I don't ever remember missing someone terribly 5 minutes after I leave them - except maybe Cousin Rick's mom and dad. I missed Rick right after we left his house today. I guess some family is just like that, you just instantly bond even though you see them once every 5 years. Cousin Rick has written some tour reports which are in the next section.
The desert IS soggy!! That is the weirdest thing I've seen in a while! Wow, huge puddles of water amidst the cactii! It's bright and sunny now. There must have really been a lot of water if the desert is still wet!
Tonight we played at our usual place, the Hollywood Alley, and only 91 people came. We usually bring a lot more in, especially on a Saturday night. The promoter tells me that there was a huge radio festival this week, Rage Against the Machine and the Foo Fighters, and there are tons of shows coming up. He also says, "Your label is really fucking you over, isn't it." My only consolation is that we sold just as much merchandise as we usually sold at a big show; many people bought shirts for friends who "couldn't be here." I guess people still like us.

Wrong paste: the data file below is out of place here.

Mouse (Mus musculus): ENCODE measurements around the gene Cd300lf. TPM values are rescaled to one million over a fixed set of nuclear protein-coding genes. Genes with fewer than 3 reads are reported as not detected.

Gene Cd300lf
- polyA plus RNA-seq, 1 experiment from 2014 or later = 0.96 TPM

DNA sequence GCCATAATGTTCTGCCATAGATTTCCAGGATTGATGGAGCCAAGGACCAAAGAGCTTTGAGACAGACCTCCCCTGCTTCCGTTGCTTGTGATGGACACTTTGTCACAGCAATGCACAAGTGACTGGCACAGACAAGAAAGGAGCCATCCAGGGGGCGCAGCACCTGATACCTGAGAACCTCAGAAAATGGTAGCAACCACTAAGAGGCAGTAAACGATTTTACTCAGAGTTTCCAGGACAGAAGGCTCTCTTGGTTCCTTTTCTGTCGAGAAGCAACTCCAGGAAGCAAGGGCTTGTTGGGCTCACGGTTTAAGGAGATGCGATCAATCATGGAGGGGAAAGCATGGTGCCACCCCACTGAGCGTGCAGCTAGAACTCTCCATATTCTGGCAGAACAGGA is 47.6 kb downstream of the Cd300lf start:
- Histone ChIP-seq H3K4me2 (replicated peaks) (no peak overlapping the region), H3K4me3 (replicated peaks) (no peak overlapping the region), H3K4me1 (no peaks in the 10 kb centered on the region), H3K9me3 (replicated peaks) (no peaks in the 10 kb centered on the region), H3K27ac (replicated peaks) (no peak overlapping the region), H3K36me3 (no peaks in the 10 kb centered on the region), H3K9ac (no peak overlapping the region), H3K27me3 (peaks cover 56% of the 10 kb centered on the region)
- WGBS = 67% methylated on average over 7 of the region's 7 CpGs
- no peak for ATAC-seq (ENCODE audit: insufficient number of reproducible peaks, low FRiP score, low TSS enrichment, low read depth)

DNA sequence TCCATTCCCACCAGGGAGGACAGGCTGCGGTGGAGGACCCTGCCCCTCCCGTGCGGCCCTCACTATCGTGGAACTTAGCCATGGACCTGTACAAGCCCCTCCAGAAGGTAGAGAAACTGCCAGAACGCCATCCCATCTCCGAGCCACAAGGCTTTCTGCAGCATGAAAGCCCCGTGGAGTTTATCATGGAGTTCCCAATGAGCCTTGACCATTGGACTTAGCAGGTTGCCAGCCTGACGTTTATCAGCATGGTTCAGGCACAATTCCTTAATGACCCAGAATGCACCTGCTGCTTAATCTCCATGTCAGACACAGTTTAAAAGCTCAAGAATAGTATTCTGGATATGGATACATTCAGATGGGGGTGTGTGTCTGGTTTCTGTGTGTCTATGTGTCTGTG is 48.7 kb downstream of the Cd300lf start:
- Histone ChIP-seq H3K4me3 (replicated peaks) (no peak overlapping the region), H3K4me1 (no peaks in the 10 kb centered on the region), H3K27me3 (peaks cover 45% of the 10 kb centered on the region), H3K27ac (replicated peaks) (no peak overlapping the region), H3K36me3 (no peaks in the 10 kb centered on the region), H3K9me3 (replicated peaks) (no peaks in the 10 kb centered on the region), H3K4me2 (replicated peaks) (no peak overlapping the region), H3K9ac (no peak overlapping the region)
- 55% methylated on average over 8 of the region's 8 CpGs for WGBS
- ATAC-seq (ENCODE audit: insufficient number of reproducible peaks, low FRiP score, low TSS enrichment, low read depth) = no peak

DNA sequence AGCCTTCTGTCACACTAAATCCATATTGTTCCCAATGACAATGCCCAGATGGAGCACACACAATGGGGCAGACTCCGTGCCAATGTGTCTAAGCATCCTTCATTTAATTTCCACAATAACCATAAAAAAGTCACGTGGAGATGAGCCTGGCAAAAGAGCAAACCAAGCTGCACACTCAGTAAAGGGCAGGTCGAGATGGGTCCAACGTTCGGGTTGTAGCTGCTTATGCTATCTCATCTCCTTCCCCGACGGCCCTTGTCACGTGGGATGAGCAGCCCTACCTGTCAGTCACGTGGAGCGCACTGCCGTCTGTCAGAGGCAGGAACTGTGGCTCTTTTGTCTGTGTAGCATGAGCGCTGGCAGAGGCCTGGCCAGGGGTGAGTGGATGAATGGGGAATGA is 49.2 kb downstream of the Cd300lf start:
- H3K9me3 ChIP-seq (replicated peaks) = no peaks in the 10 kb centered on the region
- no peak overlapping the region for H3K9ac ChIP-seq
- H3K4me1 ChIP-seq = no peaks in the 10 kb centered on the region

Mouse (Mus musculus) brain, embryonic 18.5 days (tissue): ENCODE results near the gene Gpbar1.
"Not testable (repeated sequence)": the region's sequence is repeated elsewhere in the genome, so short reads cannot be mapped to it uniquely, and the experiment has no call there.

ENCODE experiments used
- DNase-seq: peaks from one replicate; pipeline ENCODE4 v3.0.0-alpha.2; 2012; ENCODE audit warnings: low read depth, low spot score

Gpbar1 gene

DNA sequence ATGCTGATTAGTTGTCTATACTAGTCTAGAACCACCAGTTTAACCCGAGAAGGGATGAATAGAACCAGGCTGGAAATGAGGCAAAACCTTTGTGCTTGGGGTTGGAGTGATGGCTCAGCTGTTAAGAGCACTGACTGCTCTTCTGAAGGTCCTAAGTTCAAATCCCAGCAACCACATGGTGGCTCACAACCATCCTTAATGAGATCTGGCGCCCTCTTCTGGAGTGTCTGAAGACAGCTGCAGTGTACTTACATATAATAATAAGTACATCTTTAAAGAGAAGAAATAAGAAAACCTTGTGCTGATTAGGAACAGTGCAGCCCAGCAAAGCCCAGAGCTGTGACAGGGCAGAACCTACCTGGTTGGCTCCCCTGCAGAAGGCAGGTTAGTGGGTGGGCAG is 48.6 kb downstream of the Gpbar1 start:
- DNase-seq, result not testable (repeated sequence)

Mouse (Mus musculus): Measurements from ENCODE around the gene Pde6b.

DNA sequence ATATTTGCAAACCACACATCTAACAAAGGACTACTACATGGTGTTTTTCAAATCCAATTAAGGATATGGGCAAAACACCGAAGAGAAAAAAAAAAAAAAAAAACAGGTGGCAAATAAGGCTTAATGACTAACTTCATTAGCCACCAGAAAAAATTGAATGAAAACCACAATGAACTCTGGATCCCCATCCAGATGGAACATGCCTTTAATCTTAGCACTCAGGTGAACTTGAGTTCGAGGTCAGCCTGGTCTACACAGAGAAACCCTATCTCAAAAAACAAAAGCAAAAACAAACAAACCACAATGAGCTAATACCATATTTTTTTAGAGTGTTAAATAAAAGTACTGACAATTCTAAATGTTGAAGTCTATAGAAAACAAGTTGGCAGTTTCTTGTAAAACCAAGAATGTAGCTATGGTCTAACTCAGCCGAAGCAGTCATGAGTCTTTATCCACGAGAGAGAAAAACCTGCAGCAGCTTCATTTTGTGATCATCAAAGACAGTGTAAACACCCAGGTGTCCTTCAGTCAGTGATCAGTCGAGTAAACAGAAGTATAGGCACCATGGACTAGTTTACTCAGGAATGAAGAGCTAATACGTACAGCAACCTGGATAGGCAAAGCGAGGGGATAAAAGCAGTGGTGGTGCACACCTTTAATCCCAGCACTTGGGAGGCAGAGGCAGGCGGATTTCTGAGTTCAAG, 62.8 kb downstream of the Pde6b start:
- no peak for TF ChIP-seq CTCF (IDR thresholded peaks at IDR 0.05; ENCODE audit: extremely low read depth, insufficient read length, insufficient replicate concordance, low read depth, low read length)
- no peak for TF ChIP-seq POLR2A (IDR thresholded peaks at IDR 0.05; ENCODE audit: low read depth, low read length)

This is going to get depressing. Here we are in Albuquerque, the town we keep trying to play, keep trying to get a fan base in, and we keep playing on the "wrong" day; we played against Jon Spencer Blues Explosion once, we played against a special benefit that happens every year where every local band plays at this one club. This was in the past.
Tonight we go eat dinner at The Frontier Restaurant, open 24 hours, a huge mexican diner. The restaurant is full of college kids who look like they should come to our show; everywhere I see punks and people with concert t-shirts, people who look just like our Madison, WI audience. I want to grab a guy who's just walking around aimlessly in the restaurant and shake him and yell "COME TO OUR SHOW!" I feel like I'm encased in some glass enclosure, screaming out to people and they can't hear me.